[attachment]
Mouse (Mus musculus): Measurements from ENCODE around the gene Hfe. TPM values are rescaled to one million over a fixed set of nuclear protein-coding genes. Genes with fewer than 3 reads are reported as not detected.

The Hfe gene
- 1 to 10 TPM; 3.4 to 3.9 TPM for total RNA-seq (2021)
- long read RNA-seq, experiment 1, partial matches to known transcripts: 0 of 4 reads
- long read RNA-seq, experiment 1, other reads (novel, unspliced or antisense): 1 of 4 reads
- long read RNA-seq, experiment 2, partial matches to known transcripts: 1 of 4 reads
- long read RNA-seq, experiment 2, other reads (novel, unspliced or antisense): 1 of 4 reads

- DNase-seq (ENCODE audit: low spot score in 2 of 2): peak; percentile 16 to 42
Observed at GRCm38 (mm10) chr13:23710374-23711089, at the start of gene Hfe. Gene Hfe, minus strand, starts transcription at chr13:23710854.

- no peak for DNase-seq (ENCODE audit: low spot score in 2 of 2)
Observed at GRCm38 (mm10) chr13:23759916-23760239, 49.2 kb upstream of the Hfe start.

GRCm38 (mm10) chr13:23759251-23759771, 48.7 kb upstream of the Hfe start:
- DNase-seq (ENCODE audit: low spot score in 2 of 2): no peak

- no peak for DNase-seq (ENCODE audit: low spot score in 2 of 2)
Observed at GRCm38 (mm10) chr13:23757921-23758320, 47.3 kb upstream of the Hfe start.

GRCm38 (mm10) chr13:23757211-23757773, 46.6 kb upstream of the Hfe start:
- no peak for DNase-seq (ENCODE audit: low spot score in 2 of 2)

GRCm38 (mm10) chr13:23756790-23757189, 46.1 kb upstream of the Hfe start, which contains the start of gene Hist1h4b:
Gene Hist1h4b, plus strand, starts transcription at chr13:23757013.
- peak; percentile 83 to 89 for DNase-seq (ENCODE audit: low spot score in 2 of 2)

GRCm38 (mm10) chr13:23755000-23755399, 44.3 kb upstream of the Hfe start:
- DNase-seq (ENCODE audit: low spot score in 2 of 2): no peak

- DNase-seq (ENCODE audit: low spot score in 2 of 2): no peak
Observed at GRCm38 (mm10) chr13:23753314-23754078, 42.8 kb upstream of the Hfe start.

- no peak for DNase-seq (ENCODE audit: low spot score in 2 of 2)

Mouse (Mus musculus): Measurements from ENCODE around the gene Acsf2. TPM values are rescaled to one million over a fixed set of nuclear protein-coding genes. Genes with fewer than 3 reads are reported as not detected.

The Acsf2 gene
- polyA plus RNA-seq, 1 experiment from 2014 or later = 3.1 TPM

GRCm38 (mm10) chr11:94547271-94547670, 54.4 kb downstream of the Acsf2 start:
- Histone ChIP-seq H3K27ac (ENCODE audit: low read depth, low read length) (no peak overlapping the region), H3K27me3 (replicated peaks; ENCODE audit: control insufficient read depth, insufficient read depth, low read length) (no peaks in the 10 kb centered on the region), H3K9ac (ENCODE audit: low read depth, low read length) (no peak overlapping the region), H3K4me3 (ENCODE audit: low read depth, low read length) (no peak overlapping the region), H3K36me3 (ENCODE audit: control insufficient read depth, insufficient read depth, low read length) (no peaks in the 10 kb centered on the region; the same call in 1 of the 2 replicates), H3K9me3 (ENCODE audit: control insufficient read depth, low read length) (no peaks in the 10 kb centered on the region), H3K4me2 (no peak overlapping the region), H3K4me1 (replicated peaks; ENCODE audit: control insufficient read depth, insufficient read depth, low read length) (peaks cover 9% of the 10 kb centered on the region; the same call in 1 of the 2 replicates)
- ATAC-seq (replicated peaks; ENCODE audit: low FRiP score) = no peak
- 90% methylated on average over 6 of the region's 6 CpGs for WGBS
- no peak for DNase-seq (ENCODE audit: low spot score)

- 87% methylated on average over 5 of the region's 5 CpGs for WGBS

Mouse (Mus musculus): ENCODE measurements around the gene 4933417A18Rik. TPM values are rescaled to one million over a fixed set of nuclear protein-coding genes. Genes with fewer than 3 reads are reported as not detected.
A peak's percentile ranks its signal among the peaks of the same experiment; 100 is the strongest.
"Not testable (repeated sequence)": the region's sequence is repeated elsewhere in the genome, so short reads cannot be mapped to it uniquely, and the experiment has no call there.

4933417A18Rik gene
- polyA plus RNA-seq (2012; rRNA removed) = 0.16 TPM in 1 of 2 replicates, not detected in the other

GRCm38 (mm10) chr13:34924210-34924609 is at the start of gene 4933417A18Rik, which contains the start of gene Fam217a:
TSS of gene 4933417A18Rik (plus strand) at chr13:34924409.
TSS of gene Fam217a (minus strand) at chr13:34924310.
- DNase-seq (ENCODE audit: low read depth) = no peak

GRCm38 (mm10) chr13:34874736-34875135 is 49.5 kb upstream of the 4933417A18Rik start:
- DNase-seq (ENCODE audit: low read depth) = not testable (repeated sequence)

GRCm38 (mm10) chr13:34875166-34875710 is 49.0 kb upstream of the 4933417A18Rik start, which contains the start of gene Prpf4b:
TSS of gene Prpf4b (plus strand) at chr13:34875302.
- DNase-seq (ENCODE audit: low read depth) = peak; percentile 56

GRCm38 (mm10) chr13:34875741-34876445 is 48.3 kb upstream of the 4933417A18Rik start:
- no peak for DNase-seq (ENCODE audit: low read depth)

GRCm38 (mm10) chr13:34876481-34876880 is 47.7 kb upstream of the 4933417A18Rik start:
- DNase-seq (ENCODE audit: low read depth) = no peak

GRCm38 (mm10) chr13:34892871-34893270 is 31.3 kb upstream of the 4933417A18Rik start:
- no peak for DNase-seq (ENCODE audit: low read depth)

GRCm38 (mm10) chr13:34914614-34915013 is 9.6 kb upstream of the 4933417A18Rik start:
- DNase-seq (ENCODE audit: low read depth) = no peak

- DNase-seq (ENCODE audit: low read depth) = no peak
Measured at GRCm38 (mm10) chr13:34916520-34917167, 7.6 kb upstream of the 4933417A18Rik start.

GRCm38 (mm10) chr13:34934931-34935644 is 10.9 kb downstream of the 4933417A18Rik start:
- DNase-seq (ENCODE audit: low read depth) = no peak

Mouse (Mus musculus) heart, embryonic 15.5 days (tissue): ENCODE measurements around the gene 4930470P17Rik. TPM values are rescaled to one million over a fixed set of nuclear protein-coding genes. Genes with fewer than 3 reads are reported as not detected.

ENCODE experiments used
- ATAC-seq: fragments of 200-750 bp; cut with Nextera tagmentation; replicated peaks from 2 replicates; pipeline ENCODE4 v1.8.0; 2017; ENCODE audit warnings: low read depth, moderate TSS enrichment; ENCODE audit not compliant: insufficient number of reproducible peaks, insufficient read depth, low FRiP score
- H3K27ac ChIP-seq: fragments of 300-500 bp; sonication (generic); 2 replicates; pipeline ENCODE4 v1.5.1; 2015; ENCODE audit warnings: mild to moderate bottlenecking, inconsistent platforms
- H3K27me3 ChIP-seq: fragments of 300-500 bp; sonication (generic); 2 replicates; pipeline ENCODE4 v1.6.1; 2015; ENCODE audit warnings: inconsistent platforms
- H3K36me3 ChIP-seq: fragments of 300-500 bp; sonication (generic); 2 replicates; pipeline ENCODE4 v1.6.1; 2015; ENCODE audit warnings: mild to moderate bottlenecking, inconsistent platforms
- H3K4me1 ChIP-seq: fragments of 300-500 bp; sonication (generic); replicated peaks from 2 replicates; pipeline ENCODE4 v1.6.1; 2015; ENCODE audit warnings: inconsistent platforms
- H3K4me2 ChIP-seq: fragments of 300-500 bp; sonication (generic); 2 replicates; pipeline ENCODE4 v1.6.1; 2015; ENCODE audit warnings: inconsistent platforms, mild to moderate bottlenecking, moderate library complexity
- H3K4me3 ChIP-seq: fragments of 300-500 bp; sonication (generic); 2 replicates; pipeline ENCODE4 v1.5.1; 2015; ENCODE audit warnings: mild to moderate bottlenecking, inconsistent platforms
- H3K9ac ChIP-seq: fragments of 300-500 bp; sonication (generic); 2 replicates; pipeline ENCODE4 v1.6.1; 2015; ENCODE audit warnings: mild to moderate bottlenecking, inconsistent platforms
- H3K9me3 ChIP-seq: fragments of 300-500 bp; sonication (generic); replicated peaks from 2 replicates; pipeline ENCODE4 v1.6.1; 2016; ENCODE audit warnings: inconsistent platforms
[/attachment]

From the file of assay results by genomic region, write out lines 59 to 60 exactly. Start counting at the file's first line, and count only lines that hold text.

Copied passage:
GRCm38 (mm10) chr13:34934931-34935644 is 10.9 kb downstream of the 4933417A18Rik start:
- DNase-seq (ENCODE audit: low read depth) = no peak